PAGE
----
Eagles

Eagles plan at safety in 2020 is even cheaper than we first thought

Eagles plan at safety in 2020 is even cheaper than we first thought

We finally have the details on Rodney McLeod’s two-year contract with the Eagles and it’s much less lucrative than we were first led to believe. 

Initially reported as a $12 million deal, McLeod’s two-year deal is worth just $8.65 million, according to a league source. But it also includes $7.8 million in guaranteed money. So you can count on McLeod being with the Eagles through the 2021 season. 

Now that we have full contract details for McLeod, Jalen Mills and Will Parks, we can see that the Eagles are going to have the entire safety position for a very reasonable price in 2020. Will the experiment work? We’ll find out later this year. 

But it is a cost-effective plan. In 2020, all three combine for a cap hit of $7,134,375 million. To put that into perspective, had the Eagles picked up Malcolm Jenkins’ option (if he were willing to play on it), Jenkins would have counted as a $10.887 million cap hit by himself in 2020. 

(By the way, Jenkins this offseason got a four-year deal with the Saints that might turn into a two-year deal.)

According to Spotrac, the Eagles used over $17 million in cap space at safety in 2019, the second-highest total in the league. They will be much lower on that list in 2020. 

Let’s take a look at each individual Eagles deal: 

Rodney McLeod

The Eagles used one of their favorite tricks with the McLeod deal and it’s one they already used earlier this offseason when they signed Javon Hargrave.

Technically, McLeod’s deal is for five years, but the final three years will void automatically (and are included only) for salary cap purposes. The shortest version of this is that the Eagles can spread out the salary cap hit from his $3 million signing bonus over five years instead of two, saving cap space each season. 

McLeod has base salaries of $1.05 million and $3.75 million over the next two seasons. 

Here are McLeod’s cap hits over the next three seasons: 

2020: $1.65 million 
2021: $5.2 million 
2022: $1.8 million 

Remember, in 2022, he won’t be on the team anymore (at least not with this contract) so that money is just left over dead cap money (prorated salary bonus money) the team wanted to push off its books for the next two seasons.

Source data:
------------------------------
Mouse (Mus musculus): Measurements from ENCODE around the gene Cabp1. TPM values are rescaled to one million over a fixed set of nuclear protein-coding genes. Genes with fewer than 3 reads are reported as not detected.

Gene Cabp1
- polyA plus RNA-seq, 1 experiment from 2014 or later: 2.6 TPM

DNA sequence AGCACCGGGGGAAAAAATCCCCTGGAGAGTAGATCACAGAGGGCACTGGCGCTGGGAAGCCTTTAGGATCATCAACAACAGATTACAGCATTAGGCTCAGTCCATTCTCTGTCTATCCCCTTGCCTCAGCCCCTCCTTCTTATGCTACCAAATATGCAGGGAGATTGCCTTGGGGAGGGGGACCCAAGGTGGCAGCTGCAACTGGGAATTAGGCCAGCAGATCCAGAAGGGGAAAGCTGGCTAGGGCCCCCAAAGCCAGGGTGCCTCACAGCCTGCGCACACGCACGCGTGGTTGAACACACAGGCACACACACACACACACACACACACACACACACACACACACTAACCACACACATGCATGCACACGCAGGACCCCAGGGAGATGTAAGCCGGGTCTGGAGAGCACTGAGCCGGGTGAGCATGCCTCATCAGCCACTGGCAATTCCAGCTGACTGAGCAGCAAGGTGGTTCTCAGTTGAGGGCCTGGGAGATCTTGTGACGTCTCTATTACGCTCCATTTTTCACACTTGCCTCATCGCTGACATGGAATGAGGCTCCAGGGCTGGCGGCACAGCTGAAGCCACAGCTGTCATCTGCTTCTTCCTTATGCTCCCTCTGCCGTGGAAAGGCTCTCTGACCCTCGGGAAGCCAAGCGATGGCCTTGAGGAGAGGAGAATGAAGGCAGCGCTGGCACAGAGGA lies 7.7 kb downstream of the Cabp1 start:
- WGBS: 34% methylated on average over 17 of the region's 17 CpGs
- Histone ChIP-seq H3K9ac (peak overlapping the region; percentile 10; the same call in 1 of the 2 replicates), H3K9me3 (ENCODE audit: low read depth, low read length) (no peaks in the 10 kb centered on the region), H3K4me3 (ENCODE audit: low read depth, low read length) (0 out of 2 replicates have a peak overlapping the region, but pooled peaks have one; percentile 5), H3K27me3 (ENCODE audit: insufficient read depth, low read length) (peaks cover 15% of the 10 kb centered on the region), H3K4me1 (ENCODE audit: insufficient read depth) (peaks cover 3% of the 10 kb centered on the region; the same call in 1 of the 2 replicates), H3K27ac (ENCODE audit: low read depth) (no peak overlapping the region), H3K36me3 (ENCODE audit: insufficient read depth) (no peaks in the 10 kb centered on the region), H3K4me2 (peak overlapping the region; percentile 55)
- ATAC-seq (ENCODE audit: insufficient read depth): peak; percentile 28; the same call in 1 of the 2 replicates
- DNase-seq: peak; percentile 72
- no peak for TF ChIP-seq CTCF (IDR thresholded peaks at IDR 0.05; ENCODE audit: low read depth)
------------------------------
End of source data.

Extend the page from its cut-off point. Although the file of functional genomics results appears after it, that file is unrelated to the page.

So in total, McLeod’s two-year deal is worth $8.65 million with $7.8 million guaranteed. But he also has the chance to earn up to $1.7 million in incentives. 

Jalen Mills 

Mills is back with the Eagles in a new hybrid safety/corner position on a one-year deal worth $4 million, but he has the potential to earn another $1 million in incentives. So this could end up being worth a total of $5 million. 

Mills has a base salary of $2 million and got a signing bonus of $2 million, so both count against the cap this year:

2020: $4 million 

His cap hit in 2020 is the highest of the three safeties, but McLeod has a higher one coming in 2021. 

Mills’ deal guaranteed just $2 million and he got that in the form of his signing bonus. His base salary this season isn’t guaranteed, so the Eagles could theoretically cut him to save $2 million but they didn’t sign him to cut him. 

Will Parks 

The newcomer of the group, Parks signed a one-year, $1.5 million contract with the Eagles. He has a $1M fully guaranteed base salary, a $375K signing bonus and $125K in per-game roster bonuses. 

It’s a little tricker to figure out Parks’ salary cap figure for 2020 so stick with me here. For per-game roster bonus money, the cap figure is calculated based on the amount of games Parks played last season, which was 14. So the full $125K would could toward the cap if he played a full season in 2019 — but because he didn’t, we count just $109,375. This doesn’t mean Parks earns any less money; it’s just for cap purposes. 

So we add the base salary, signing bonus money and per-game roster bonus cap hit for a grand total of … 

2020: $1,484,375

It’s a very team-friendly deal for Parks, who is coming off his rookie contract and has some potential. We know McLeod will be with the Eagles in 2021 and it seems like Mills and Parks will get a chance to earn a contract to join him. 

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Roger Goodell makes statement as NFL admits fault, says it supports players' right to protest

Roger Goodell makes statement as NFL admits fault, says it supports players' right to protest

A day after some of the NFL’s biggest black stars called on their league to condemn racism and support their fight, the NFL has responded. 

In a 1:21 video, commissioner Roger Goodell did just that. 

Goodell gave his condolences to the families of those who have lost their lives to police brutality and then offered up the following statement: